Pennsylvania Energy Infrastructure AllianceThe Pennsylvania Energy Infrastructure Alliance was launched June 8, 2015 by the Washington County Chamber of Commerce and Delaware County Chamber of Commerce as the founding members. There are nearly two dozen PEIA members today.

Visit www.paallianceforenergy.com for more information, or on Twitter @PAllies4Energy.



Pennsylvania Propane Gas Association Joins Energy Infrastructure Alliance

Propane Water Heaters: Save Money and Reduce Your Carbon Footprint

Is it time to pull the plug on your water heater?

You may not spend too much time thinking about your water heater. But even if it’s out of sight, out of mind, it’s still working hard for you, day after day. That means it ages fast; a year for you is like 10 for your water heater. So how old is yours really?

The Pennsylvania Propane Gas Association and the Propane Education & Research Council have developed a short but very informative quiz to see if it’s time to pull the plug on your old water heater, and start shopping for a newer, more efficient propane system.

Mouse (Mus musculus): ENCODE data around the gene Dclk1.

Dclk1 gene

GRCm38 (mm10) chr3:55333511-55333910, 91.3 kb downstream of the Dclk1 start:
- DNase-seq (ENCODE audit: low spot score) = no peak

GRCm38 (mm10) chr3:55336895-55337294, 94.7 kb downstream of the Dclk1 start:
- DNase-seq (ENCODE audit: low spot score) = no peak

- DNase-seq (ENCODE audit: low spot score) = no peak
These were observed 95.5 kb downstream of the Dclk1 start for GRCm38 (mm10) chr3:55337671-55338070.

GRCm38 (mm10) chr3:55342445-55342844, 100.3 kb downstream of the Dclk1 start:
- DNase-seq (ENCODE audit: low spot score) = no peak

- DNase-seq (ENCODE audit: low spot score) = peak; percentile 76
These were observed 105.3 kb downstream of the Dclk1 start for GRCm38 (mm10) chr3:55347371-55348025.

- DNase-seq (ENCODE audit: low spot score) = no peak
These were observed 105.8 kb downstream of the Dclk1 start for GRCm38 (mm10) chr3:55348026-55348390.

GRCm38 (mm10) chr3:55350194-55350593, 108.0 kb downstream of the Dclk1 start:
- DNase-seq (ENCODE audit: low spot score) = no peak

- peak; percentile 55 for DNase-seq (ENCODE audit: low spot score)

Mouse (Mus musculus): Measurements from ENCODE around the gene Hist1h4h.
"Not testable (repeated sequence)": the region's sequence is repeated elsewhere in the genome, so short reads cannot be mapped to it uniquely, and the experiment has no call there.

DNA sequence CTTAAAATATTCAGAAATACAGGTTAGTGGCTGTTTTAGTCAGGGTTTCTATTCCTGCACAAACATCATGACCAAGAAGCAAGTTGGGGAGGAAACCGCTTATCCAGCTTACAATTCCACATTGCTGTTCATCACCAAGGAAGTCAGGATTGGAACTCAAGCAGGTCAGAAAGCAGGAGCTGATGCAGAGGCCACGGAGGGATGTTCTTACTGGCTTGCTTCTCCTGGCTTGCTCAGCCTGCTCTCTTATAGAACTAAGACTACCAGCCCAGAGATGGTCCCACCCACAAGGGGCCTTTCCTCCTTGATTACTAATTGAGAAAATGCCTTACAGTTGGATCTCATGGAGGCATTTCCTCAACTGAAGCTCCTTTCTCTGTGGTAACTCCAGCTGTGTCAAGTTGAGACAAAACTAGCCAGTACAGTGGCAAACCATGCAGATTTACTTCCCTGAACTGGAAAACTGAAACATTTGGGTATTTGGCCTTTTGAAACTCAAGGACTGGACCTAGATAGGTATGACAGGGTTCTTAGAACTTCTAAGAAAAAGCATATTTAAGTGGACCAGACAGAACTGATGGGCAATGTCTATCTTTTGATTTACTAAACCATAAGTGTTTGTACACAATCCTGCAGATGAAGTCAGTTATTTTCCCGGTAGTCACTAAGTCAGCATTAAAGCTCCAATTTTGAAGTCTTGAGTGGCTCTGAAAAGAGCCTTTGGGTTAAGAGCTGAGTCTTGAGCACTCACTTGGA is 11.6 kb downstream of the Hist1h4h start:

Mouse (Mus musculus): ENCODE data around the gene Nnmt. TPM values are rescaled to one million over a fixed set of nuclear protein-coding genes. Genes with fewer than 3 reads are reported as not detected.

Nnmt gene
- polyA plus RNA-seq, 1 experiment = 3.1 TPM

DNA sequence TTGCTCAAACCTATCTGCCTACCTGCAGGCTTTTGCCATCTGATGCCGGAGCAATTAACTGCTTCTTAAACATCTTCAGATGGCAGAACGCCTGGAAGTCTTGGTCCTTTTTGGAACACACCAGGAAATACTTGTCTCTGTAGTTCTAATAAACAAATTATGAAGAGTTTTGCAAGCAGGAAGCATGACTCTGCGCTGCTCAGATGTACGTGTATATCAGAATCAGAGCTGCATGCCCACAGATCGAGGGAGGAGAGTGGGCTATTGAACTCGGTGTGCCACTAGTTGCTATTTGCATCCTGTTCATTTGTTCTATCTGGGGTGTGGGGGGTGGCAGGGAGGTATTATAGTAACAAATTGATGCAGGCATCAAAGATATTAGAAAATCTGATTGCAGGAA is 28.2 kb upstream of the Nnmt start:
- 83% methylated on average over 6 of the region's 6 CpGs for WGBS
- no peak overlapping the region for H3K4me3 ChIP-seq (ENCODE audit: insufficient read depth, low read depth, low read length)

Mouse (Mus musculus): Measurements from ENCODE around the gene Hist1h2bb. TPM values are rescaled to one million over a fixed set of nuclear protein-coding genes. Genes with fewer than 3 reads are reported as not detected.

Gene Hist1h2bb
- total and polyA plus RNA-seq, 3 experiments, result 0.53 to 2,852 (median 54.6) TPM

Hit this link to take the quiz!

Home Improvement Expert Danny Lipford tells us a little more about Propane-Powered Water Heaters, including the amazing efficiency of Tankless Propane Water Heaters in this video!

If you want to learn more about propane water heaters, contact your local propane provider. If you need help locating a local expert, use this link to enter your zip code and we will provide contact information for you.

The Pennsylvania Propane Gas Association (PAPGA) is a member-focused trade association providing services that communicate, educate and promote the propane industry in Pennsylvania. The association was formed in 1947 to offer opportunities to learn through training and networking with peers, and to aid with legislative issues that contribute to operating a safe and successful industry. PAPGA continues to focus on education, networking and representing the interest of Pennsylvania’s propane businesses to the government, while assisting members in remaining current on topics vital to the propane industry. The Pennsylvania Propane Gas Association is affiliated with the National Propane Gas Association (NPGA) and the Propane Education and Research Council (PERC).


Hours of Service Waiver Extends Maximum Driving Time for Motor Carriers Transporting Fuels

Pennsylvania Department of Transportation

January 27, 2016

Harrisburg, PA – Transportation Secretary Leslie S. Richards has signed an hours of service waiver to extend the maximum driving time to 14 hours for motor carriers engaged in the transportation of fuels.